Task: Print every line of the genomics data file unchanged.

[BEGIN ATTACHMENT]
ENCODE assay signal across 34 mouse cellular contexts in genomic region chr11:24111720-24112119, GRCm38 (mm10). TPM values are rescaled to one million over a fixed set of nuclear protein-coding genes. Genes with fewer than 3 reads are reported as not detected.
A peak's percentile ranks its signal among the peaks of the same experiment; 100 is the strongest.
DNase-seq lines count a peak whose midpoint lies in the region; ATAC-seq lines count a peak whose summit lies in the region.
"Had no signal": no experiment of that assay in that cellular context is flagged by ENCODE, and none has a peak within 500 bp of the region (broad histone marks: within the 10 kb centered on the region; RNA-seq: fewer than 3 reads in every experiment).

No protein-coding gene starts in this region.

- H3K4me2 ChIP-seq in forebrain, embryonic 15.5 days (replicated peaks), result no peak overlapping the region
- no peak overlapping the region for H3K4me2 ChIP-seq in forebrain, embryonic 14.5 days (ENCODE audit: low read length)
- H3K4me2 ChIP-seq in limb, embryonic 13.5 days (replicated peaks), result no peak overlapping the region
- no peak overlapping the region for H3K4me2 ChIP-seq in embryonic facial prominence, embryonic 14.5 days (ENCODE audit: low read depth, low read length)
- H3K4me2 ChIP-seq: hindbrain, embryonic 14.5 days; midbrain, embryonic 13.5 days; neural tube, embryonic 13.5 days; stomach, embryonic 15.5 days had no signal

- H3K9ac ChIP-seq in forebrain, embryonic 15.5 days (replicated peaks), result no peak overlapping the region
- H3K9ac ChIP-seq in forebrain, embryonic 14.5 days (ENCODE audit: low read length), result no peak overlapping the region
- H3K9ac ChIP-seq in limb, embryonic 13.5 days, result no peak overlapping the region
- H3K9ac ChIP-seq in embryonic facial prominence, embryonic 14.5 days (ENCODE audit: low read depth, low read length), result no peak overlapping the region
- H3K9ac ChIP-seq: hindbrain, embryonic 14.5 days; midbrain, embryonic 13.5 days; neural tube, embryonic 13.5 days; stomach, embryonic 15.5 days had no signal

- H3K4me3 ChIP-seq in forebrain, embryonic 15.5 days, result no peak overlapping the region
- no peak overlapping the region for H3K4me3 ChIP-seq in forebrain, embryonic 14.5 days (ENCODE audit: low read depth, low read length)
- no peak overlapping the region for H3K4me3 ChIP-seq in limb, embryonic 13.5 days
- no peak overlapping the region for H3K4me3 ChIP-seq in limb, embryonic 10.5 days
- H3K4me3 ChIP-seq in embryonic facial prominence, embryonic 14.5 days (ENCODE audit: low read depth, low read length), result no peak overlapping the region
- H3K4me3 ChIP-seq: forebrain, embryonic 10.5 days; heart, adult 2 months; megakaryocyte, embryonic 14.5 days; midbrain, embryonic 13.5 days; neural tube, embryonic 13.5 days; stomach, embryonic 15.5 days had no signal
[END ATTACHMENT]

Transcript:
ENCODE assay signal across 34 mouse cellular contexts in genomic region chr11:24111720-24112119, GRCm38 (mm10). TPM values are rescaled to one million over a fixed set of nuclear protein-coding genes. Genes with fewer than 3 reads are reported as not detected.
A peak's percentile ranks its signal among the peaks of the same experiment; 100 is the strongest.
DNase-seq lines count a peak whose midpoint lies in the region; ATAC-seq lines count a peak whose summit lies in the region.
"Had no signal": no experiment of that assay in that cellular context is flagged by ENCODE, and none has a peak within 500 bp of the region (broad histone marks: within the 10 kb centered on the region; RNA-seq: fewer than 3 reads in every experiment).

No protein-coding gene starts in this region.

- H3K4me2 ChIP-seq in forebrain, embryonic 15.5 days (replicated peaks), result no peak overlapping the region
- no peak overlapping the region for H3K4me2 ChIP-seq in forebrain, embryonic 14.5 days (ENCODE audit: low read length)
- H3K4me2 ChIP-seq in limb, embryonic 13.5 days (replicated peaks), result no peak overlapping the region
- no peak overlapping the region for H3K4me2 ChIP-seq in embryonic facial prominence, embryonic 14.5 days (ENCODE audit: low read depth, low read length)
- H3K4me2 ChIP-seq: hindbrain, embryonic 14.5 days; midbrain, embryonic 13.5 days; neural tube, embryonic 13.5 days; stomach, embryonic 15.5 days had no signal

- H3K9ac ChIP-seq in forebrain, embryonic 15.5 days (replicated peaks), result no peak overlapping the region
- H3K9ac ChIP-seq in forebrain, embryonic 14.5 days (ENCODE audit: low read length), result no peak overlapping the region
- H3K9ac ChIP-seq in limb, embryonic 13.5 days, result no peak overlapping the region
- H3K9ac ChIP-seq in embryonic facial prominence, embryonic 14.5 days (ENCODE audit: low read depth, low read length), result no peak overlapping the region
- H3K9ac ChIP-seq: hindbrain, embryonic 14.5 days; midbrain, embryonic 13.5 days; neural tube, embryonic 13.5 days; stomach, embryonic 15.5 days had no signal

- H3K4me3 ChIP-seq in forebrain, embryonic 15.5 days, result no peak overlapping the region
- no peak overlapping the region for H3K4me3 ChIP-seq in forebrain, embryonic 14.5 days (ENCODE audit: low read depth, low read length)
- no peak overlapping the region for H3K4me3 ChIP-seq in limb, embryonic 13.5 days
- no peak overlapping the region for H3K4me3 ChIP-seq in limb, embryonic 10.5 days
- H3K4me3 ChIP-seq in embryonic facial prominence, embryonic 14.5 days (ENCODE audit: low read depth, low read length), result no peak overlapping the region
- H3K4me3 ChIP-seq: forebrain, embryonic 10.5 days; heart, adult 2 months; megakaryocyte, embryonic 14.5 days; midbrain, embryonic 13.5 days; neural tube, embryonic 13.5 days; stomach, embryonic 15.5 days had no signal